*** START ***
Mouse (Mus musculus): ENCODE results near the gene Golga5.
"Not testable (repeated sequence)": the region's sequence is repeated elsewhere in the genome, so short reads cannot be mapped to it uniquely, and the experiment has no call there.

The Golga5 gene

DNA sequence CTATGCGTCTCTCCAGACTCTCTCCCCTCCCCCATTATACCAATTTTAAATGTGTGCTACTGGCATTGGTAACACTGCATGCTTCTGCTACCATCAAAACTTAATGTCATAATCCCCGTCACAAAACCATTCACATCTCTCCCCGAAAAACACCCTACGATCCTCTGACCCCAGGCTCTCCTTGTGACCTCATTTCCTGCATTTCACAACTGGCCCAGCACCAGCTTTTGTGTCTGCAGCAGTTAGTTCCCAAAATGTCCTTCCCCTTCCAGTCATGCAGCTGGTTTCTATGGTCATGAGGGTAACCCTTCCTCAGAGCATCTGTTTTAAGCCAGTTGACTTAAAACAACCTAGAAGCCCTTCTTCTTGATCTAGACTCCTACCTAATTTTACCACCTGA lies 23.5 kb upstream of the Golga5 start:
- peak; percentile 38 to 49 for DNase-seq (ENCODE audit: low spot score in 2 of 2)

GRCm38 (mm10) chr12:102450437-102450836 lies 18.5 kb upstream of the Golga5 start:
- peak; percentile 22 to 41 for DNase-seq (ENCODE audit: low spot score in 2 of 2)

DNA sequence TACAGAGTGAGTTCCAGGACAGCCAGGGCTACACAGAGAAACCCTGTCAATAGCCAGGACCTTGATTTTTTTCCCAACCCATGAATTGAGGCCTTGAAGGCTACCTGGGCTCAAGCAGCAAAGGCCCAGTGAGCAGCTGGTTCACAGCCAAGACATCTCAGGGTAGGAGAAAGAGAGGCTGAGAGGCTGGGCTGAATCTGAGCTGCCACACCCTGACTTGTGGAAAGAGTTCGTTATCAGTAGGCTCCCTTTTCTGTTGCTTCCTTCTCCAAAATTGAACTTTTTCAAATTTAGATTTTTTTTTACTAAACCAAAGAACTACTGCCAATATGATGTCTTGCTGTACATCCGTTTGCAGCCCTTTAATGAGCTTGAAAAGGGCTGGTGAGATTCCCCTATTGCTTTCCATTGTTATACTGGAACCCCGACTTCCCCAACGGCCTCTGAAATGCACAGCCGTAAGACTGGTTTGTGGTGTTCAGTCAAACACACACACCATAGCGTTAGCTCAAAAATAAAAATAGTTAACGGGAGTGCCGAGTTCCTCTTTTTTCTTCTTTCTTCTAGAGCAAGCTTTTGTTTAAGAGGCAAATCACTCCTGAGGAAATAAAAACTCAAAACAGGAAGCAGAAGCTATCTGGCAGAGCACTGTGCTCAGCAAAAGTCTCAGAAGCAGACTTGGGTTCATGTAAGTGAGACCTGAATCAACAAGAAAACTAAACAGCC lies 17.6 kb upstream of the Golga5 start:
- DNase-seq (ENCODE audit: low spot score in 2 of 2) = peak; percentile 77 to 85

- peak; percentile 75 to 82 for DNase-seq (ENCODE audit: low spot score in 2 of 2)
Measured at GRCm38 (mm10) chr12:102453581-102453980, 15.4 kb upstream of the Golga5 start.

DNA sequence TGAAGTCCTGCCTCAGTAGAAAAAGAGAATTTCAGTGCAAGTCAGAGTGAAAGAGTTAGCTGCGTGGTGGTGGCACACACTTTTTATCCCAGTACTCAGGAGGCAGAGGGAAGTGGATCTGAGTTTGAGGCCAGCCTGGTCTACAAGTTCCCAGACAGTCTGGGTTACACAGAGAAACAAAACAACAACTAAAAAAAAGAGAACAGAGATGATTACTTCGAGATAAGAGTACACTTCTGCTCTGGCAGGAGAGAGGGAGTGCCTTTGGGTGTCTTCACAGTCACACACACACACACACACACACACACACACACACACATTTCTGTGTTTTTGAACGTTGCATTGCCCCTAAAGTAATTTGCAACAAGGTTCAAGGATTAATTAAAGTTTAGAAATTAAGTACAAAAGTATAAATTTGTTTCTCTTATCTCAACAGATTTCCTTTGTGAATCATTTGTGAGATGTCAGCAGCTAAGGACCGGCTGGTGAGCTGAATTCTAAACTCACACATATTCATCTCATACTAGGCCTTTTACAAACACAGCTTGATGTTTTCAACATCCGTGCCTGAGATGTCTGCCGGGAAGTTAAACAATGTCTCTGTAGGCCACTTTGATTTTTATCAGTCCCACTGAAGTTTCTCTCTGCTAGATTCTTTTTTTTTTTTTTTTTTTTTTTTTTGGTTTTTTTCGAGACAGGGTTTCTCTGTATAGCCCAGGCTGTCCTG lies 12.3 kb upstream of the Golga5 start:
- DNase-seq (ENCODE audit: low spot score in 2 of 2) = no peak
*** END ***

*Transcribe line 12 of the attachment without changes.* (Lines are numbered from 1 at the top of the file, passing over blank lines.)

DNA sequence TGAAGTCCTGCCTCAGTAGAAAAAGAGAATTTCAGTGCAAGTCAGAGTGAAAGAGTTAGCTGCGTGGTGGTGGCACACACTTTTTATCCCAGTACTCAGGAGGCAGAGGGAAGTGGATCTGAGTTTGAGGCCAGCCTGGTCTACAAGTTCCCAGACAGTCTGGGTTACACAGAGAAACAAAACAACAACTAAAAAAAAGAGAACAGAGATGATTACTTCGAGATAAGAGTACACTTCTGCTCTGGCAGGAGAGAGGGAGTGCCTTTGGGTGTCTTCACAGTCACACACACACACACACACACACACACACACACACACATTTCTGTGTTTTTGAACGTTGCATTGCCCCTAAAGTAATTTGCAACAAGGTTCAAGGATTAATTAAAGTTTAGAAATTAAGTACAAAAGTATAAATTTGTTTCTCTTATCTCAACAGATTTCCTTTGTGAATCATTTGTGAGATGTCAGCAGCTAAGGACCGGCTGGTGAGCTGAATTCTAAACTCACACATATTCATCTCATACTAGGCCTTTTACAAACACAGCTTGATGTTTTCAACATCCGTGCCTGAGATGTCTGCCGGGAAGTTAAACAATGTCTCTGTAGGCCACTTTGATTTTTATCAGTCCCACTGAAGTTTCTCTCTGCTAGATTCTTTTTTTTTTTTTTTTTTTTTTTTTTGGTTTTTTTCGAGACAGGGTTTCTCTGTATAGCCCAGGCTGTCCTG lies 12.3 kb upstream of the Golga5 start: